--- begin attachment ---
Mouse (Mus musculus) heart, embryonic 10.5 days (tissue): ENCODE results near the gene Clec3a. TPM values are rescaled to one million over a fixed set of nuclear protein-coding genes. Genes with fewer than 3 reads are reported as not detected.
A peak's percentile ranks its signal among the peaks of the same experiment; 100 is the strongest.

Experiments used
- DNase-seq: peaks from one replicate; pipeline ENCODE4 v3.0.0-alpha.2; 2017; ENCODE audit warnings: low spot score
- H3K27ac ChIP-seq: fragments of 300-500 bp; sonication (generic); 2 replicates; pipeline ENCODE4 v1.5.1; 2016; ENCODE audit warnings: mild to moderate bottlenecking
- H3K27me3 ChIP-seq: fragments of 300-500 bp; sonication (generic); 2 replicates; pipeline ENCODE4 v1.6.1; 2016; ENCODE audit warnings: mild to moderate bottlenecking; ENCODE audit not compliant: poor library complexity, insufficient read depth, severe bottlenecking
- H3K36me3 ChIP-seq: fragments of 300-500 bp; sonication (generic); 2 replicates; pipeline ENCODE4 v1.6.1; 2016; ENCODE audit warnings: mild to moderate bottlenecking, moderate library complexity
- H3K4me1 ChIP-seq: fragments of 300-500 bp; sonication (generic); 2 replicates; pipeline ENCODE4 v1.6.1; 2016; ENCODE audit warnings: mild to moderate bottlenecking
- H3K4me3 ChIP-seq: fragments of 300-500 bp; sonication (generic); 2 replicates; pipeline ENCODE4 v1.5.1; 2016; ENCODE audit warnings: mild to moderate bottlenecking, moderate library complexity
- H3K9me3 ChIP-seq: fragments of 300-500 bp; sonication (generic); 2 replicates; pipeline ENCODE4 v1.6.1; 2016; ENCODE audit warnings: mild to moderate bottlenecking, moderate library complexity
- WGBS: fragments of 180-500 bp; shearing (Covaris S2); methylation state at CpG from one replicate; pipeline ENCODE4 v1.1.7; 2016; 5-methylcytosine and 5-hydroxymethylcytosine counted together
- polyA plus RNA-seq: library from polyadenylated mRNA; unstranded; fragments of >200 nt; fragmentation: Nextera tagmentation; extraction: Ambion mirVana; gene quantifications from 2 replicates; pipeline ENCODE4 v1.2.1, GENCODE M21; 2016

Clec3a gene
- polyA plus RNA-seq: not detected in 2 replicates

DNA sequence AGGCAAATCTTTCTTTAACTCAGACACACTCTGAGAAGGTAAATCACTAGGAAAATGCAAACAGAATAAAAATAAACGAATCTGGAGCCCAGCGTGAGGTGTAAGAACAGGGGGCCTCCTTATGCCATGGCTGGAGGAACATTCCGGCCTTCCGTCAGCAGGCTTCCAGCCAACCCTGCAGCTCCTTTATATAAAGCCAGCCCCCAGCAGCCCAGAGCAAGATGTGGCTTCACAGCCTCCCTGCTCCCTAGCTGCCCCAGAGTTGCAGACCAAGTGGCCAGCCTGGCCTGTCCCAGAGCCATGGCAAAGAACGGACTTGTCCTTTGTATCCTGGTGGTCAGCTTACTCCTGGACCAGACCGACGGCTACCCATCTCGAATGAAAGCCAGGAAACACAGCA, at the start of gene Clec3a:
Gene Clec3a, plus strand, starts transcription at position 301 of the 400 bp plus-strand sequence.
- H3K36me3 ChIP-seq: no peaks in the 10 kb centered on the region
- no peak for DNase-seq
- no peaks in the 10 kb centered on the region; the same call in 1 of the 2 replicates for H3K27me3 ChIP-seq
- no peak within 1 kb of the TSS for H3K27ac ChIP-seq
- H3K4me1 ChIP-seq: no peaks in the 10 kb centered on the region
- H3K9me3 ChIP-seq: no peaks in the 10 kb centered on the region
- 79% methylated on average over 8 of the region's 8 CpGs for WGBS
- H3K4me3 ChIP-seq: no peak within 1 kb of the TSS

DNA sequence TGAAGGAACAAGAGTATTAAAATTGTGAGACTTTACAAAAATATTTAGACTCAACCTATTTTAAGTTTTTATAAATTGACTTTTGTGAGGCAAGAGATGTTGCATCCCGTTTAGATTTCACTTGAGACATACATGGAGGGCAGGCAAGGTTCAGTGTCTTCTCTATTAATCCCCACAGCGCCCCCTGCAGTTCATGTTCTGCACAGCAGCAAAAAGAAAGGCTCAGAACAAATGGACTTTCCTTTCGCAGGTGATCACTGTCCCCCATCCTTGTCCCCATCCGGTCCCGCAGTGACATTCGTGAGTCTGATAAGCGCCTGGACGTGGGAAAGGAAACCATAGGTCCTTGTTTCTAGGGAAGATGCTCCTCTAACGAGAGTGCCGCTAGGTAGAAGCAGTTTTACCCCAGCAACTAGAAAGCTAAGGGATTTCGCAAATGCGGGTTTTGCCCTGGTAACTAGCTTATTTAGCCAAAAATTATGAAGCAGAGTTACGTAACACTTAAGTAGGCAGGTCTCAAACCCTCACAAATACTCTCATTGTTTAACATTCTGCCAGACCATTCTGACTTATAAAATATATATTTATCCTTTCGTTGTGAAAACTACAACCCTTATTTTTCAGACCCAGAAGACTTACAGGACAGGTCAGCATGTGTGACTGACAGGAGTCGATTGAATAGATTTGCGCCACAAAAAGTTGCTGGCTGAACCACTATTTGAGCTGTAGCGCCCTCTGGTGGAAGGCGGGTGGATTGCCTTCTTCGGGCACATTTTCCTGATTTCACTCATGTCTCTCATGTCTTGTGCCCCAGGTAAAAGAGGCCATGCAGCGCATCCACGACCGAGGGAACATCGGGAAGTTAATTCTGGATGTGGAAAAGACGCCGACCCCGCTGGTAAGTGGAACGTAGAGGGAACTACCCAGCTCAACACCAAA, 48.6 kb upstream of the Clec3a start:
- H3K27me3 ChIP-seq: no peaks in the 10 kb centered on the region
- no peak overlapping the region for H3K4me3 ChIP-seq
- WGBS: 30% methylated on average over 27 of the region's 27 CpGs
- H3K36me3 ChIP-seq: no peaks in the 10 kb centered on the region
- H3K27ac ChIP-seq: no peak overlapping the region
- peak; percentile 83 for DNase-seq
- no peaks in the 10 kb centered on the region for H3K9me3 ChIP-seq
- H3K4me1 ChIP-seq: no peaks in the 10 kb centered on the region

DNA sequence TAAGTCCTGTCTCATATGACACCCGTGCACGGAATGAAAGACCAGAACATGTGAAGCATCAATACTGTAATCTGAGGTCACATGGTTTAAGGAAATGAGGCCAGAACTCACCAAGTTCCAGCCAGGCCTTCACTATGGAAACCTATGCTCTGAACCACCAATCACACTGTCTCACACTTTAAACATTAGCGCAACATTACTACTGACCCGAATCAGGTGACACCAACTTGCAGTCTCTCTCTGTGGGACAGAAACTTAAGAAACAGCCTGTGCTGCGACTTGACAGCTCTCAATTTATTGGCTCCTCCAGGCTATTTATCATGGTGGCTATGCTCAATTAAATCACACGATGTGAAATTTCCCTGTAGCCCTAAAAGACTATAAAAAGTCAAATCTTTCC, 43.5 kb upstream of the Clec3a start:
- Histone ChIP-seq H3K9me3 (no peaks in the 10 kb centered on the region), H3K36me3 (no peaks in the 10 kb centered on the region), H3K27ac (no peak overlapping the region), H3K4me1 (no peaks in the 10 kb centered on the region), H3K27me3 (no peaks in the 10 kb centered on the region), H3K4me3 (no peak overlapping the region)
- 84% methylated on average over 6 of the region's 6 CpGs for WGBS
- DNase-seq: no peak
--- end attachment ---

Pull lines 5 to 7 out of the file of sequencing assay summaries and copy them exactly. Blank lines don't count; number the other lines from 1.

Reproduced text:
- H3K27ac ChIP-seq: fragments of 300-500 bp; sonication (generic); 2 replicates; pipeline ENCODE4 v1.5.1; 2016; ENCODE audit warnings: mild to moderate bottlenecking
- H3K27me3 ChIP-seq: fragments of 300-500 bp; sonication (generic); 2 replicates; pipeline ENCODE4 v1.6.1; 2016; ENCODE audit warnings: mild to moderate bottlenecking; ENCODE audit not compliant: poor library complexity, insufficient read depth, severe bottlenecking
- H3K36me3 ChIP-seq: fragments of 300-500 bp; sonication (generic); 2 replicates; pipeline ENCODE4 v1.6.1; 2016; ENCODE audit warnings: mild to moderate bottlenecking, moderate library complexity